Working as a hospice social worker and as a social worker in a nursing home provides me unique opportunities to advocate for my patients, residents and their family members. With every elder I encounter, I feel like I am bearing witness to their final journey (whether it be years, months, weeks or hours) in this human life. It is a privilege to do so.
Not everyone is psychologically or emotionally comfortable facing the end of life – whether their own or that of someone for whom they provide care. Certainly when my Mom was in her final hours of life, I didn’t want her to die; but I also knew that she could not live much longer in the end stage of her disease. The signs were becoming clear very quickly:
- She stopped eating. Within 48 hours, she went from eating small amounts of oatmeal for breakfast or half of a grilled cheese sandwich with a half cup of tomato soup for lunch, to eating nothing.
- She stopped drinking. Her last drink was some iced tea with lunch the day before her death.
- She stopped going to the bathroom.
- Her temperature seemed to fluctuate between feverish and cold.
- She slept more deeply than I’d ever known her to sleep. She stayed in her bed for her final 24 hours.
- I noticed that her feet turned slightly purple and blotchy; her fingertips turned blue.
- She would occasionally awaken enough to know I was in the room; every once in a while she would speak. Sometimes she spoke to me; other times she spoke to my Dad while staring into the corner of the ceiling above her. (Dad died five years before Mom.)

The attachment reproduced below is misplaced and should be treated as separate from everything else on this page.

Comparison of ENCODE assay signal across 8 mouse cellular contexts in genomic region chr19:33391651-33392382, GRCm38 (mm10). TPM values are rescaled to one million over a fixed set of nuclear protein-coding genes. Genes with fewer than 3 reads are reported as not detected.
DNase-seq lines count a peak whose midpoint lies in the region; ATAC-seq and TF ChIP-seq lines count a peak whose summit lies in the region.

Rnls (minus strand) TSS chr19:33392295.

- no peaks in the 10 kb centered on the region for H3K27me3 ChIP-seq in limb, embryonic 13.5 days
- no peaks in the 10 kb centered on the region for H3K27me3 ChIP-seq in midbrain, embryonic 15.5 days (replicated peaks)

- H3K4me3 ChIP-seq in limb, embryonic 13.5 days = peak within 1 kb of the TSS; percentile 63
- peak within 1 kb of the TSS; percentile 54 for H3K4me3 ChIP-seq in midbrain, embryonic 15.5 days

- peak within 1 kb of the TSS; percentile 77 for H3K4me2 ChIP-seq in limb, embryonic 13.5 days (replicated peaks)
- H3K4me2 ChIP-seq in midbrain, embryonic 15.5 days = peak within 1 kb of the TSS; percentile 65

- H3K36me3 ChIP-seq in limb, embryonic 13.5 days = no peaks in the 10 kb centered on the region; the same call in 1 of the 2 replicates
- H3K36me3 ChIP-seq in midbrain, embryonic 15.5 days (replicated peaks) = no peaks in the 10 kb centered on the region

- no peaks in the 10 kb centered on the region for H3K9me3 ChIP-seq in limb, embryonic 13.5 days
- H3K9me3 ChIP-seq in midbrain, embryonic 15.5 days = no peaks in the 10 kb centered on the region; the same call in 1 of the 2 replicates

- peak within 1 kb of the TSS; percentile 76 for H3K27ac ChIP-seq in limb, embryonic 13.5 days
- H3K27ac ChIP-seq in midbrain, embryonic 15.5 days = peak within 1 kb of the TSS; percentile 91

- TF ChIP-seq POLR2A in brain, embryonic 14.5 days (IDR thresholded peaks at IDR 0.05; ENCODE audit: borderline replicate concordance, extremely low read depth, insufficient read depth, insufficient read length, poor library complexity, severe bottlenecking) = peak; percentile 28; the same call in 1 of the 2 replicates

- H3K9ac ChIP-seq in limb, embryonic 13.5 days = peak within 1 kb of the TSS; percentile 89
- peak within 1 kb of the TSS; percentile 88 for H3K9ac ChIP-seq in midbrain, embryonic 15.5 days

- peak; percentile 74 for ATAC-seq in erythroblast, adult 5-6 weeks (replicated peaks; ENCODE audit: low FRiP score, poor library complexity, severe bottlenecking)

- Her breathing slowed, became more shallow.
- Her eyes became glassy; when she slept, her eyes were half open, half closed.
When I got awake on Sunday morning, these signs were even more prevalent and I knew I’d better call my brother and have him come to the house to say his final goodbyes. I knew Mom would die that day. I would bear witness to her final day on this earth and although I had episodes of deep sadness and bouts of sobbing, I also had moments of profound peace and joy. When Mom was talking to Dad in whatever faraway place he was, she called his name and asked him to wait and her voice trailed off (“Dale, wait…”). I felt as though I was witnessing Mom stepping with one foot into the great beyond and Dad holding out his hand to greet her. It was serene and her breathing was unlabored. My brother arrived and suggested I take my teenaged son out of the house for a bit. My brother needed to spend time with Mom and bear witness on his own. While we were away from the house, my brother called and said “Mom’s gone.” When we returned home, Mom was laying in her bed and looked as though she was simply napping. She looked more peaceful than she had in years (because of her daily struggle to live with COPD). I knew that peacefulness was because Dad had taken her hand earlier in the day and guided her to their eternal life together. I also knew my own peace that day because Mom died as she wanted – in her own bed, in her own home and without my brother or me having to make agonizing, heart-wrenching decisions in the midst of her final hours. We were able to just to sit and hold her hand, say our final words, begin to find peace in our own ways, and bear witness.
Caring Choices wishes for all to find peace at the end of life and to bear witness for each other without the distraction of agonizing decision-making. You can talk about this; you can prepare for your own peaceful journey.
(c) 2014 Caring Choices